I know it’s been a few days since my last posting, and for those of you who may have been concerned—yes, we have still been eating. I made a few recipes I’ve already posted about, and a few that were new and fantastic but less than photogenic.
For instance, this weekend I made chicken enchiladas with the leftover roasted chicken. I’ve made it before, a few years ago, and we both really liked it. This time it just didn’t work out. I’m tempted to think that my oven is having temperature problems again, because it took much longer than expected to heat up, and the onions in the filling were still crunchy. Disappointing… guess I should have made another batch of white chicken chili.
I made some fantastic (but visually unappealing) omelets for lunch one day this weekend, using a recipe from The Zuni Cafe Cookbook that I’ve had my eye on for a while: Madeleine’s omelet with mustard croutons. Jeremy is usually quite specific about what he wants in his omelets, but this time he gave me carte blanche, so I ran right to that recipe and got to it. Judy Rodgers’ technique is of the fold-and-roll variety, which I’ve never used before. This particular recipe also called for 12 eggs, with the finished omelet divided between 4 plates. I didn’t have a pan large enough even for a half size, so I made 2 2-egg omelets in my little non-stick skillet, and that was good practice for the technique. I saved myself some angst and just garnished the finished omelets with grated cheese (good aged Gruyere to sub in for the recommended Beaufort) instead of trying to put it inside with the croutons. The latter were just fantastic: full of flavor and balanced between crisp and soft bits. We had a few extras that wouldn’t fit in the omelets, and they vanished off the baking sheet moments after Jeremy took his plate back to the kitchen. All in all, a delicious and unusual omelet. We’ll definitely be having them again whenever there are leftover chunks of bread floating around, so I’ll try and get a photo one of these days.
On Monday we had our favorite fusilli salsa di noci. (I was still working on using up that half-gallon of cream.) Very tasty as always, if a bit too garlicky… aged garlic cloves pack can quite a punch! We had our house salad to go with it, using toasted walnuts, apple slices, some Silver Falls goat cheese, and a cherry-white balsamic vinaigrette.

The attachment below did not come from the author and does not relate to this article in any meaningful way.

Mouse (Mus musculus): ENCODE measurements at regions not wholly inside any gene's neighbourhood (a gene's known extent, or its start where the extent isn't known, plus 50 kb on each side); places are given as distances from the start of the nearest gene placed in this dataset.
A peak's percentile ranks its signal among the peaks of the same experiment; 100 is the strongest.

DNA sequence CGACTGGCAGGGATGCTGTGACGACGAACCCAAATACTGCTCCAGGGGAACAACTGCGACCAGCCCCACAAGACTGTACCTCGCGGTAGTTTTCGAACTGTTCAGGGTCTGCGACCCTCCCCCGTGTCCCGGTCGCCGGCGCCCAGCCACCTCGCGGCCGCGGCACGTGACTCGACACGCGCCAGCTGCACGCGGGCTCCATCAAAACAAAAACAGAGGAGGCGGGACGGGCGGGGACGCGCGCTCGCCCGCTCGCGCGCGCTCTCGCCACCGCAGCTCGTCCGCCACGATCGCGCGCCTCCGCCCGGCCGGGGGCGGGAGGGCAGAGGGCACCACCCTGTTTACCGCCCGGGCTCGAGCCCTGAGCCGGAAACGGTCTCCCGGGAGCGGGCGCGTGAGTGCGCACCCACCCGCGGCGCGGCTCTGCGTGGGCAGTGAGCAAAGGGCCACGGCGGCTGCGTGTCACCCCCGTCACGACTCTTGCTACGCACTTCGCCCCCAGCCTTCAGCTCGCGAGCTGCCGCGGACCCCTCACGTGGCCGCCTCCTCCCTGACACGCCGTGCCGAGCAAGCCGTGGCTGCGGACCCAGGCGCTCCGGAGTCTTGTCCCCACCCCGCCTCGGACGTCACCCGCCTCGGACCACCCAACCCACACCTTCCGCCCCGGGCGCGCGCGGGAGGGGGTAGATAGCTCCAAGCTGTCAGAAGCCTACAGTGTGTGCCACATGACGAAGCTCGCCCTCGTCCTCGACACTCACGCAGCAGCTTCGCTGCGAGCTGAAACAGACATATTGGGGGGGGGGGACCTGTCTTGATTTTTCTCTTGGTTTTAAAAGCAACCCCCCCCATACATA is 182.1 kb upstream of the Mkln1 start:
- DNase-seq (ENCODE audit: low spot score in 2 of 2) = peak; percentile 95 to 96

Yesterday, I made some linguine primavera in an effort to use up some asparagus and yet more cream. I didn’t really use a recipe, but threw in what I had on hand: sweet onion, carrots, garlic, celery hearts, rehydrated porcini mushrooms, that asparagus, and some frozen peas. I sauteed the first 5 elements with some olive oil, and the latter two went in with the pasta water at strategic points as the pasta cooked. When it was nearly ready, I reduced the mushroom soaking liquid with some white wine in the saute pan, and stirred in some cream and grana padano, then tossed the pasta and blanched veggies in with the rest, and that was that. Tasty, in a clean-the-fridge sort of way.
Tonight, Jeremy wasn’t feeling well, so he requested poached eggs on buttered toast. I tried to talk him into something more interesting, but he wouldn’t budge. Good thing I’m getting better at egg poaching. At least the toast was new: a local loaf of fragrant amaranth bread from LifeSource that we had pulled out of the freezer this morning.
The fridge is starting to look empty, though I still haven’t managed to use up all of the asparagus I got yet. Good thing it holds up so nicely in a glass of water… I hadn’t realized the bundle I picked up was some 2.5 lbs of asparagus! I’ve been holding off going back to the grocery store because we are supposed to be getting our new car any day now, but apparently I shouldn’t have been holding my breath. As long as it arrives in time for our anniversary, all will be well.